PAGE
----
Ali Jabarin 6d of Israel took the 2014 Amsterdam International Go Tournament main, centerpiece of Amsterdam Go Together 2014, with five wins out of six. It was played Friday May 30 – Sunday June 1 at the European Go Cultural Centre (EGCC), Amstelveen in the Netherlands (Holland) and Jabarin was only beaten by Zhao Baolong 2p of China who won all six rounds but, as a professional, took part out-of-competition. In second-equal place, with four wins each, came Pavol Lisy 7d of Slovakia, Yong-Su Yu 7d of Korea (pictured), Christian Pop 7d of Romania, Kim Paolo 7d of Korea and Csaba Mérő 6d of Hungary. Click here for full results, and here to connect with the EGCC’s Facebook account for more photos.

Pavol Lisy had also qualified as a pro the day before the main tournament after winning Stage 2 of the 1st Euro Pro Qualification (see Pavol Lisy First European Pro,- EJ, 7/1), a competition in which all the Europeans mentioned above have been participants, and for which Zhao has been professional coach, along with compatriot Li Ting 1p. Lisy’s new status will not, however, come into effect until August 1. Jabarin – along with Mateusz Surma 6d of Poland, Lukáš Podpera 6d of Czechia and Cornel Burzo 6d of Romania – is also still in the running to gain professional status by winning two further knockout rounds at Vienna on June 20.

Former Korean Amateur Champion Yong-Su Yu was a special guest at the event and well-known to the veterans there, as during the eighties he lived in the Cologne area in Germany and won the Amsterdam International every year from 1985-89. “I cannot [be] very content with the result in this Amsterdam go tournament,” he said, “but it’s not very bad. The top players in Europe are much stronger than I thought.” He also praised the hospitality he and his group, led by best friend Kim Paolo, had received and said, “Everyone in the Dutch Go Association [Federation] was so kind to us”.

In 1985 Yong-Su demonstrated the superiority of Korean amateurs in that era when he played a celebrated nine-game match, winning 7-2, against then Dutch and European Champion Ronald Schlemper 7d, a go prodigy who had come to dominate the game in Holland and who had won the European Championship twice already at that point (and has three times in all). The match, which featured games in the three Dutch towns of Leeuwarden, Arnhem and Tilburg, was sponsored by Dutch insurance company Interpolis, who published a book about it at the time, with game analysis by other Dutch amateurs.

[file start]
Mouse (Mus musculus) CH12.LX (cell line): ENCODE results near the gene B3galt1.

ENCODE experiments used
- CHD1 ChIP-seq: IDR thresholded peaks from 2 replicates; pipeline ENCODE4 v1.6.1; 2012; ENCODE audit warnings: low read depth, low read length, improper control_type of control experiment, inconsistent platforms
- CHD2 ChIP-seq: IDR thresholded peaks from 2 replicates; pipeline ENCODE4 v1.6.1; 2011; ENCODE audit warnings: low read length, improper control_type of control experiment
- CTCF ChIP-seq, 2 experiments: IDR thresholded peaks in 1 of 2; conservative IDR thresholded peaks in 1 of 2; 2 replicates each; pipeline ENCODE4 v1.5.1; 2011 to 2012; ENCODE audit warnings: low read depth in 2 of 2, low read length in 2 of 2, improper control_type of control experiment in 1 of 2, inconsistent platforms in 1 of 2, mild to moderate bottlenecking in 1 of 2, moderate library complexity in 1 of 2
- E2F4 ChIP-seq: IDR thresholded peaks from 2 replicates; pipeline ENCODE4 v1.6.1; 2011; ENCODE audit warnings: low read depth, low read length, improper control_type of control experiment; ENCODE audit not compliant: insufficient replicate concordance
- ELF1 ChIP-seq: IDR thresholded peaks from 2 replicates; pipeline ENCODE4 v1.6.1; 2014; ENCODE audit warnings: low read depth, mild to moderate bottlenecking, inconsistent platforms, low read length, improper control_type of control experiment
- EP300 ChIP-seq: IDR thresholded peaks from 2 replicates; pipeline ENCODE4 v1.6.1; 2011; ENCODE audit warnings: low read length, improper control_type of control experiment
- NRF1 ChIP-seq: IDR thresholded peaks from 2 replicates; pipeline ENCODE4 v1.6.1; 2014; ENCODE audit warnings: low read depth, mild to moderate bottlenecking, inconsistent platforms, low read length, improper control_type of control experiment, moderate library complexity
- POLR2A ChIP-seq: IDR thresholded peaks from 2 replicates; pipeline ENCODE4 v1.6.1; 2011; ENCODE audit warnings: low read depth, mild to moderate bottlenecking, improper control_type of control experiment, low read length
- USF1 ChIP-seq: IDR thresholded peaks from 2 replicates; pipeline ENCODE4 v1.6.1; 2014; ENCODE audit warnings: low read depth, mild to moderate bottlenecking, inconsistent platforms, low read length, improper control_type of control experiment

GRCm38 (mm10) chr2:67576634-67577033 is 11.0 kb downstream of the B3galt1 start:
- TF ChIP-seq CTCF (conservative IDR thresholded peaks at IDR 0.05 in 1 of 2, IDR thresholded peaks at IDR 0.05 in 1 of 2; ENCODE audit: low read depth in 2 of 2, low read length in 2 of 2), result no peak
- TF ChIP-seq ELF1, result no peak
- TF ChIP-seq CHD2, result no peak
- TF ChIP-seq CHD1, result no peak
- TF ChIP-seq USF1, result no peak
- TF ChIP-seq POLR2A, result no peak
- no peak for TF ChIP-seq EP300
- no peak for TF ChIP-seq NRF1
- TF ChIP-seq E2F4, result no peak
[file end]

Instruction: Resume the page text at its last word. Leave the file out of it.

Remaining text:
Now one of Yong-Su’s party, Lee Kwang-Ku 3d, who is a journalist for Korean-language weekly Ilyo Shinmun and author of a three-volume book on modern Korean go, is also planning to write a book about the match with Korean professional commentary on at least some of the games. Schlemper, who these days lives in Japan, will be interviewed for the book too, which it is hoped will also be produced in an English-language edition. Photographer and sometime board member of the Dutch Go Federation Harry van der Krogt, now Financial Director of the EGCC, was the initiator of the match and following the Amsterdam tournament he has – by way of research for the book – traveled with Yong-Su, Kim and Lee to Arnhem to revisit the Hotel Groot Warnsborn (right), the only one of the match locations still standing. He told the E-Journal the hotel and surrounding park “made a great impression on me in 1985 [...] and now in 2014 it has not lost any of its charm“. It was also Yong-Su’s favourite location of the three: “Arnhem was the best place from three because maybe……..I could have a good time with Dutch go players…….drink….chatter. I could win all three games…..”.

Report by Tony Collman; photos by Harry van der Krogt: (from top) Yong-Su Yu at the Amsterdam International 2014; playing in the 9-game match with Schlemper in 1985; (L-R) Lee Kwang-Ku, Yong-Su Yu, Kim Paolo at the Hotel Groot Warnsborn.

Google’s Shusaku Doodle Sparks UK Kerfuffle

Saturday June 7, 2014

A Google doodle on June 6 honoring the 185th birthday of Honinbo Shusaku sparked a bit of a kerfuffle in the UK when Google hastily replaced it with links to letters, photos and maps of the Normandy landings to honor the 70th anniversary of D-Day. “What were you thinking #Google?” chided a tweet. “Unfortunately a technical error crept in and for a short period this morning an international doodle also appeared,” said Peter Barron, Google’s director of communication. “We’re sorry for the mistake, and we’re proud to honour those who took part in D-Day.” The Shusaku doodle remained in some countries, including Japan and Hong Kong, honoring one of the greatest go players of the 19th century. Click here to read Go Game Guru’s report, which includes Shusaku’s famous Ear-reddening Game, and here to read the BBC’s report.  Click here for an interesting discussion on Board Game Geek about which countries the doodle appeared in.
Thanks to readers around the world who sent in sightings and links to reports.

Categories: Go Spotting,World